"She is from Ireland". Can you say "Is as Éirinn di" and "Is as Éirinn í"?
Why would it be the copula here, anyway? I thought that was for noun equivalence, and to me "as Éirinn" is a modifier, not a noun.
In general in Irish, if the copula appears where it doesn't seem to involve noun equivalence, those situations are fixed phrases where there used to be a noun, i.e. they used to be noun equivalence.
In this case in earlier forms of Irish you had:
Is duine as Éirinn dom = A person from Ireland for me
"dom = for me" is often understood as "what applies to me", so the phrase, even earlier, would have been:
Is duine as Éirinn an rud dom = A person from Ireland is the thing for me (which applies to me).
So today we have:
Is (duine) as Éirinn (an rud) dom
This applies also to: Seán is ainm dom = Seán is my name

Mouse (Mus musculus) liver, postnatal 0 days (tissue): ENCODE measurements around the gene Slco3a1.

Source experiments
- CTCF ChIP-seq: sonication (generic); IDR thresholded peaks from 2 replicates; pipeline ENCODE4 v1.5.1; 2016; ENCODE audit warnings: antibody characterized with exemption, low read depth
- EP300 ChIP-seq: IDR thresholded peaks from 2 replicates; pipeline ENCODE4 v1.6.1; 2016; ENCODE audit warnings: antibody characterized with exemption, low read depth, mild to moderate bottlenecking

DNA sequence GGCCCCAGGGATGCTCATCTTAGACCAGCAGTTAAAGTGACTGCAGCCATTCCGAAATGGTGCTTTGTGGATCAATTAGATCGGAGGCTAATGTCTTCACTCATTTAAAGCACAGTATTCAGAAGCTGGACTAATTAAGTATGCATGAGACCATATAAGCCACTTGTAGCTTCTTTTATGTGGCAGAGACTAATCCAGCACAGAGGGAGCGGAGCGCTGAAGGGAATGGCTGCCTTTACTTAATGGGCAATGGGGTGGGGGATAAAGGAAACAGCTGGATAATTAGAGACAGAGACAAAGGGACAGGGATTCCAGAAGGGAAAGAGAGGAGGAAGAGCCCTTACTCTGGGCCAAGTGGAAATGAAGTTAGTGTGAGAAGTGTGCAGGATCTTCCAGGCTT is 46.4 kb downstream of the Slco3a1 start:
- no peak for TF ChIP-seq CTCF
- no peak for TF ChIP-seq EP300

originally in older forms of Irish:
Is é Seán an ainm is ainm dom = The name which is a name for me is Seán.
Today being: (Is é) Seán (an ainm) is ainm dom
Dative case was an old case used to mark nouns following simple prepositions. A better name would be the "prepositional case". It's needed here because a few words still have dative forms, such as Éire when they follow prepositions.
However, it's worth noting that that only happens in the standard. Among native speech, Éire isn't used, and Éirinn is instead (at least native speech not heavily influenced by the standard).